Tag Archives: literature

The High Stakes of First Sentences

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You probably already know that a story’s first line is of upmost importance. Not only does it set the tone and expectations for the rest of the novel, but the first line also introduces tension and hints at bigger things to come. Your story’s first line introduces readers to your world, and if readers don’t like what they read, they may not go to the next sentence.

That’s a lot of pressure for one line!

The best way to learn how to write phenomenal first sentences is to read a lot of first lines.

Here are some great examples:

“I tell Mama I waitress in the Village so she don’t have to cut me out of her heart.”

–Kiran Kaur Saini, “A Girl Like Elsie”

“In our family, there was no clear line between religion and fly fishing.”

–Norman Maclean, “A River Runs Through It”

“In walks these three girls in nothing but bathing suits.”

–John Updike, “A & P”

“We were somewhere around Barstow on the edge of the desert when the drugs began to take hold.”

–Hunter Thompson, “Fear and Loathing in Las Vegas”

“There are cavemen in the hedges again.”

–Stacey Richter, “The Cavemen in the Hedges”

The trick with first sentences is to start with the stakes high and then keep moving up. Grab readers from the get go and then don’t let them go!

What are some great first sentences you know of?

(Photo courtesy of Keith Williams.)

Gina with the Cross: A Vingette

I first came across vingettes when reading The House on Mango Street. This book is a series of vingettes. Instead of having a single plot, where each chapter flows in chronological order, this novel is more a series of photographs. Each picture shows a scene, a snapshot into a person’s life. In the case of The House on Mango Street, that life is of Esperanza Cordero, as she grows up in an impoverished Latino neighborhood that she’s determined to leave, only to discover that once she fulfills her dream, she’s drawn back through the need to once again see the people she left behind.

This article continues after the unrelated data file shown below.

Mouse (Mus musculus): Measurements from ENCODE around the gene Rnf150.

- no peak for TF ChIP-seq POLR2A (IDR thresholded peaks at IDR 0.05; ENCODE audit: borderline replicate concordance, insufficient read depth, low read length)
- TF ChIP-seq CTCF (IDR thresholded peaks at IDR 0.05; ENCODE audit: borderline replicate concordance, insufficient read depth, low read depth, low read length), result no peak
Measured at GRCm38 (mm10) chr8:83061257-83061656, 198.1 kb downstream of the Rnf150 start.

Intrigued with the vingette, I decided to try my hand and create a scene that’s more about conjuring meaning through imagery than plot:

Gina with the Cross

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Gina, petite squirrel girl with emergency red flare nails and gold cross necklace, one purple rhinestone and one missing because she liked to pick, was my girlie friend who loved to pray.

“All you have to do is ask for forgiveness,” she said, staring at me, her brown eyes wide. Her hands were clasped tightly in her lap and her elbows were going to leave indents in her knees.

Despite her whispering, her words charged down the pews, bouncing off the stone floor and the stained glass windows. Nail polish puddled around the purple rhinestone in her left index fingernail, trying to suck the stone down into the sea of red.

“Why?” I asked. My hair fell about my face, and as I stared at my friend, her face was cut into strips: pale, pink flesh divided between strands of coarse mud.

“If you don’t, you’ll be excommunicated.” She scooted closer to me, until our knees bumped against each other. “Just tell them what you did.”

I tugged at a loose flap of skin clinging to the edge of my fingernail, twisting it around and around and then yanking. A plum of pain stabbed into my flesh. I yanked again.

What I did? I wanted to breathe, to expel all the air from my lungs. Just shove it all out there and away, but my throat was constricting. A lump formed in it. My lump, a callous, lopsided chunk of lard and ash. Soot-coated and reeking, it slicked against my esophagus, twisting, trying to grind up the soft tissue there.

“I have nothing to apologize for.” I frowned. My voice had choked on itself, like some piglet trying to squeal, but who had its mouth taped shut.

“Don’t say that.” She grabbed my hands, squeezing my fingers until pain spiked up my wrists. “You’re going to Hell, if you don’t.” Her forehead bumped against mine; her breath burned my cheek. “Worse, you’ll be ostracized. What will your pa say if he knew? You’re going to give your ma a heart attack.” Her voice dropped, quivered. “What about me? What am I supposed to do?” Her head started shaking, almost as if it had a life of its own. “I can’t keep this secret.”